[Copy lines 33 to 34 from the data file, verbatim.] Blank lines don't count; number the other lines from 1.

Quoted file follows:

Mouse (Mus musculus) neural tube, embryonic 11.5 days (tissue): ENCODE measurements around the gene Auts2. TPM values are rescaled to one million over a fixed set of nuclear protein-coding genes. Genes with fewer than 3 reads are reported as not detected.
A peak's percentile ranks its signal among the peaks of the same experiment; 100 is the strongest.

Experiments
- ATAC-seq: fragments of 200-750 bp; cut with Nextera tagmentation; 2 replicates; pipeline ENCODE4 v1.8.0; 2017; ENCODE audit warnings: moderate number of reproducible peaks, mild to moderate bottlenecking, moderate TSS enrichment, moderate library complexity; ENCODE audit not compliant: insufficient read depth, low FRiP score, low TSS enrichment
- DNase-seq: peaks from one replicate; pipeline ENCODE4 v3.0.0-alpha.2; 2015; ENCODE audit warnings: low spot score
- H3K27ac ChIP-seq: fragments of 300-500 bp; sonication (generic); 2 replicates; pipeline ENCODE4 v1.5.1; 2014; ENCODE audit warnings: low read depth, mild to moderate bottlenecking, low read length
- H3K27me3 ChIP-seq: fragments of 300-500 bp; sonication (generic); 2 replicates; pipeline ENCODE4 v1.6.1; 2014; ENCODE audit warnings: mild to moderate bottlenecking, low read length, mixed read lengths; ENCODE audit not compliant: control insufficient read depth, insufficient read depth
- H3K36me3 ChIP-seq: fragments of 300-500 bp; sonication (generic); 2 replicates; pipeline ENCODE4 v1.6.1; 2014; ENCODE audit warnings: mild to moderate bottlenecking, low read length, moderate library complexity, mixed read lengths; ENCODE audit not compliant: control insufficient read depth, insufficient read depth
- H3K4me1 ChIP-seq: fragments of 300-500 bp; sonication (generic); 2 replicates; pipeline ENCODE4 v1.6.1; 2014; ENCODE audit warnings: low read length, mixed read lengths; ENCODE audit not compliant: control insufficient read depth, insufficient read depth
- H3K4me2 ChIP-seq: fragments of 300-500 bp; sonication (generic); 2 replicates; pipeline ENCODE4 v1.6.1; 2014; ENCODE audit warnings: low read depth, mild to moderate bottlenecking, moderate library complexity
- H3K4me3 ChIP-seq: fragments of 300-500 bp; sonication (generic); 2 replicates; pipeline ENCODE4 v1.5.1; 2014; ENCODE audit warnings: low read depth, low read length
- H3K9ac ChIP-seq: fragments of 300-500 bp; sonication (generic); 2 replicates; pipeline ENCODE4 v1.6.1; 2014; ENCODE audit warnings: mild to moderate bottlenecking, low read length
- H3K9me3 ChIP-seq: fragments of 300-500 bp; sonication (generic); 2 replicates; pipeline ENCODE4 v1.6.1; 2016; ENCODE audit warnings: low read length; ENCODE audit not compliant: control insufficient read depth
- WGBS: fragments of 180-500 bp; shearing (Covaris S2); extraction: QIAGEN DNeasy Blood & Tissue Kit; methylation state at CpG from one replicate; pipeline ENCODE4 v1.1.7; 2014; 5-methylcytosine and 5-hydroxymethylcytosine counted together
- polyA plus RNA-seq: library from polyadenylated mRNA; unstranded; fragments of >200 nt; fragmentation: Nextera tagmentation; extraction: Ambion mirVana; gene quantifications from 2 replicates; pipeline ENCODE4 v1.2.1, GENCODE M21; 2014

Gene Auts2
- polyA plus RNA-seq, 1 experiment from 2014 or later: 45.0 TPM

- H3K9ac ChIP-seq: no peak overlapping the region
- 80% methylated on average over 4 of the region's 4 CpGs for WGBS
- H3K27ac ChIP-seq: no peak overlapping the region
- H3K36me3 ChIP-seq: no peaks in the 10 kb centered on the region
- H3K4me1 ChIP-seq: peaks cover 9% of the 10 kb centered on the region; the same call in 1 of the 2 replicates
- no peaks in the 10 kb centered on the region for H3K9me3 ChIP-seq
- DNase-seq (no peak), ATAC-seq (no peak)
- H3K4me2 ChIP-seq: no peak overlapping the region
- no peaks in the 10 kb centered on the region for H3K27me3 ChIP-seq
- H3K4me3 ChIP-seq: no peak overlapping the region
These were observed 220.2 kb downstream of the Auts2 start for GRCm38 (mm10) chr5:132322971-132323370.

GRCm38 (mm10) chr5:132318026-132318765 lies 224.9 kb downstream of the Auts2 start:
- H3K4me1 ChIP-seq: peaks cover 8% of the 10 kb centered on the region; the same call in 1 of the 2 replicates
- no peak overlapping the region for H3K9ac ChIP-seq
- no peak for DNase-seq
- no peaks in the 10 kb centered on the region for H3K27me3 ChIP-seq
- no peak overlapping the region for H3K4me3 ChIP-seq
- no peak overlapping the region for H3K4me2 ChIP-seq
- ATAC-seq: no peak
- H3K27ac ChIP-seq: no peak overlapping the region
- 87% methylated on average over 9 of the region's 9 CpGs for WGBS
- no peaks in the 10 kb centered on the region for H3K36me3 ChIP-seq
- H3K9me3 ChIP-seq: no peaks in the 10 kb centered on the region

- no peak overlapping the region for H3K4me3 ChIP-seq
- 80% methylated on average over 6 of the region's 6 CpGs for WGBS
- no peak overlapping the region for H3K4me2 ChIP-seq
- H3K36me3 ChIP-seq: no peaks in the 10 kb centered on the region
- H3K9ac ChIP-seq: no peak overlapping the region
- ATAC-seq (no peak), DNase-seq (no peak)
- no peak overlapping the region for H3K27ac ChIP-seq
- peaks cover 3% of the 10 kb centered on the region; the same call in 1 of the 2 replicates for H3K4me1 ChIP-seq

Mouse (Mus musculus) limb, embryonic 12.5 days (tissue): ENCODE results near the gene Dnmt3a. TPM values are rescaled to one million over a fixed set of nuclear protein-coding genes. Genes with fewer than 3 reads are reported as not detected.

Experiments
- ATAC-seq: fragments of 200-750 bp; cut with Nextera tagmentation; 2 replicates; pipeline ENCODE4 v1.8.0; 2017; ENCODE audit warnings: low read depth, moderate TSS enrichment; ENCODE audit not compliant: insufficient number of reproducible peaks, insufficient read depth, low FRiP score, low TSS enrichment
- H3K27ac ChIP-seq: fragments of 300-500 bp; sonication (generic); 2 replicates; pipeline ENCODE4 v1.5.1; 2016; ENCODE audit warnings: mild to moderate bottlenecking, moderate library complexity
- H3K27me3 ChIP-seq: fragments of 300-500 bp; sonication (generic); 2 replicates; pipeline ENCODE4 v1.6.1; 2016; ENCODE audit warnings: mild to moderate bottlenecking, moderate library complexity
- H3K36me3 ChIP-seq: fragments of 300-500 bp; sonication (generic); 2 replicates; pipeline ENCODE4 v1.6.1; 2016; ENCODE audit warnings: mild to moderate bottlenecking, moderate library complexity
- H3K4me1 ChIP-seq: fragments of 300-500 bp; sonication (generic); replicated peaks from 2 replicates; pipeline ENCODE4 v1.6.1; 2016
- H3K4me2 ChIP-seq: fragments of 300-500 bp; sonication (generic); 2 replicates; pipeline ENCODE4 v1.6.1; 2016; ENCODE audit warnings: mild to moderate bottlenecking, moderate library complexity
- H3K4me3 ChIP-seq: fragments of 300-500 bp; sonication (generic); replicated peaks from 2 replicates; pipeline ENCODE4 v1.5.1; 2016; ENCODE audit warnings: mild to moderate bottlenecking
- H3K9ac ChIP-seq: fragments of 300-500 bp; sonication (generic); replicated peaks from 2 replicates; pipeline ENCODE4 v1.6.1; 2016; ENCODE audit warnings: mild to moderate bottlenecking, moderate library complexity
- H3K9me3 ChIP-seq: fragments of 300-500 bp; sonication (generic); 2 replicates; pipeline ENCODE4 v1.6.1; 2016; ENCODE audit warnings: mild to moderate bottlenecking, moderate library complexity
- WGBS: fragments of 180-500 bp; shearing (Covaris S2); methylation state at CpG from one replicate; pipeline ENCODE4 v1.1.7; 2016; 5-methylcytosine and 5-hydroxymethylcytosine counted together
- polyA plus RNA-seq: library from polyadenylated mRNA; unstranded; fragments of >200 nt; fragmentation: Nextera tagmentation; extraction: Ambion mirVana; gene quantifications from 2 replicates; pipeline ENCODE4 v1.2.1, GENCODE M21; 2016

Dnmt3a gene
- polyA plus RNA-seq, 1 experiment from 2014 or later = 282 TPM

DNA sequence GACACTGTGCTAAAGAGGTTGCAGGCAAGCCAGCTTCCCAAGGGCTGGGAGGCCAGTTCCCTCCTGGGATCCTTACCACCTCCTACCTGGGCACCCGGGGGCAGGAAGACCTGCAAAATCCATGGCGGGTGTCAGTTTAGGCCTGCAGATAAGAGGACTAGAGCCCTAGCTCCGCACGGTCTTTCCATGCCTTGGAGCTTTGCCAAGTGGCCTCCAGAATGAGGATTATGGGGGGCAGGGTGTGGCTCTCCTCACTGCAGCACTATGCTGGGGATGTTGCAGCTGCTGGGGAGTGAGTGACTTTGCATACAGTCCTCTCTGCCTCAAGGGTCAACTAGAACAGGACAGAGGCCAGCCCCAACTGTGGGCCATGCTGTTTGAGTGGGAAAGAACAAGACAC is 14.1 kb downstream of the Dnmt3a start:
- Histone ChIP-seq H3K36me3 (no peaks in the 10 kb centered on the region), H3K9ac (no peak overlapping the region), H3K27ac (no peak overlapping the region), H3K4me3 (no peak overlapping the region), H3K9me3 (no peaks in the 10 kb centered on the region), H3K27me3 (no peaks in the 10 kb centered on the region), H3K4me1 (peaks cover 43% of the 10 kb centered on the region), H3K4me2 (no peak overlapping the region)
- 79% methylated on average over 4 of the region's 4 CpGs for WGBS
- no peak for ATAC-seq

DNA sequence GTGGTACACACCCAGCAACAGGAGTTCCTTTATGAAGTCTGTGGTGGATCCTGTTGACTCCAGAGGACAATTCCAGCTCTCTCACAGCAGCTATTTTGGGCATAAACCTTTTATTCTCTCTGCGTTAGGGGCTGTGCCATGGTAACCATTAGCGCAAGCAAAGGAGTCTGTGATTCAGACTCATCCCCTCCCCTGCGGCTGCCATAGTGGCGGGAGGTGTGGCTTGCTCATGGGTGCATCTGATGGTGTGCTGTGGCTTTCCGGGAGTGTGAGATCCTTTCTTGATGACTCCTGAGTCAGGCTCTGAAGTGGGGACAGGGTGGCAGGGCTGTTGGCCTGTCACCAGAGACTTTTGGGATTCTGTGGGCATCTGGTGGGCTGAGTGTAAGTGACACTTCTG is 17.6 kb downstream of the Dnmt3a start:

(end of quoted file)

- no peaks in the 10 kb centered on the region for H3K27me3 ChIP-seq
- no peak overlapping the region for H3K4me3 ChIP-seq